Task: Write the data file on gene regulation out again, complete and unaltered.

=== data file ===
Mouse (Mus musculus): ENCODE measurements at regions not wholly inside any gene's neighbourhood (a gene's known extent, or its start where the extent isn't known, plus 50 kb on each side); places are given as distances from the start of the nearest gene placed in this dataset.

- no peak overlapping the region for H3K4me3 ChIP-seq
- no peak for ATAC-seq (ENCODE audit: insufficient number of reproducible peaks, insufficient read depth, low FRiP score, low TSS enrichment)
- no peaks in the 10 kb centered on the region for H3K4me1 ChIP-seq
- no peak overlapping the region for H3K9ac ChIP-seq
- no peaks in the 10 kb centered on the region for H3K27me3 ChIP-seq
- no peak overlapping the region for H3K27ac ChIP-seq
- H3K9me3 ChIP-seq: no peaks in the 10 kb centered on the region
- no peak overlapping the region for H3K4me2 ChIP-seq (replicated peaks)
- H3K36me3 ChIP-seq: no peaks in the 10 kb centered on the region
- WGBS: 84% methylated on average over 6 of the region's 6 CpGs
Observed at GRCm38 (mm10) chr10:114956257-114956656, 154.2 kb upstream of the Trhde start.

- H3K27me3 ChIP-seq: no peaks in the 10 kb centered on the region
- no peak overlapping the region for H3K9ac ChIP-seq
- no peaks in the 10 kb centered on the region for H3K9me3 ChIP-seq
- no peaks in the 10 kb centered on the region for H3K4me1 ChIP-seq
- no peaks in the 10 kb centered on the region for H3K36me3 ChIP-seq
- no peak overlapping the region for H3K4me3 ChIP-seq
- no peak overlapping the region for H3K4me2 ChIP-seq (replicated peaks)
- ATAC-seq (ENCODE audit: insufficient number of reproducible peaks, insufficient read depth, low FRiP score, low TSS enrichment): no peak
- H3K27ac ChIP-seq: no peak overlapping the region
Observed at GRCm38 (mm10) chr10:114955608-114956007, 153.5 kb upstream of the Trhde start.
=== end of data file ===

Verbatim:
Mouse (Mus musculus): ENCODE measurements at regions not wholly inside any gene's neighbourhood (a gene's known extent, or its start where the extent isn't known, plus 50 kb on each side); places are given as distances from the start of the nearest gene placed in this dataset.

- no peak overlapping the region for H3K4me3 ChIP-seq
- no peak for ATAC-seq (ENCODE audit: insufficient number of reproducible peaks, insufficient read depth, low FRiP score, low TSS enrichment)
- no peaks in the 10 kb centered on the region for H3K4me1 ChIP-seq
- no peak overlapping the region for H3K9ac ChIP-seq
- no peaks in the 10 kb centered on the region for H3K27me3 ChIP-seq
- no peak overlapping the region for H3K27ac ChIP-seq
- H3K9me3 ChIP-seq: no peaks in the 10 kb centered on the region
- no peak overlapping the region for H3K4me2 ChIP-seq (replicated peaks)
- H3K36me3 ChIP-seq: no peaks in the 10 kb centered on the region
- WGBS: 84% methylated on average over 6 of the region's 6 CpGs
Observed at GRCm38 (mm10) chr10:114956257-114956656, 154.2 kb upstream of the Trhde start.

- H3K27me3 ChIP-seq: no peaks in the 10 kb centered on the region
- no peak overlapping the region for H3K9ac ChIP-seq
- no peaks in the 10 kb centered on the region for H3K9me3 ChIP-seq
- no peaks in the 10 kb centered on the region for H3K4me1 ChIP-seq
- no peaks in the 10 kb centered on the region for H3K36me3 ChIP-seq
- no peak overlapping the region for H3K4me3 ChIP-seq
- no peak overlapping the region for H3K4me2 ChIP-seq (replicated peaks)
- ATAC-seq (ENCODE audit: insufficient number of reproducible peaks, insufficient read depth, low FRiP score, low TSS enrichment): no peak
- H3K27ac ChIP-seq: no peak overlapping the region
Observed at GRCm38 (mm10) chr10:114955608-114956007, 153.5 kb upstream of the Trhde start.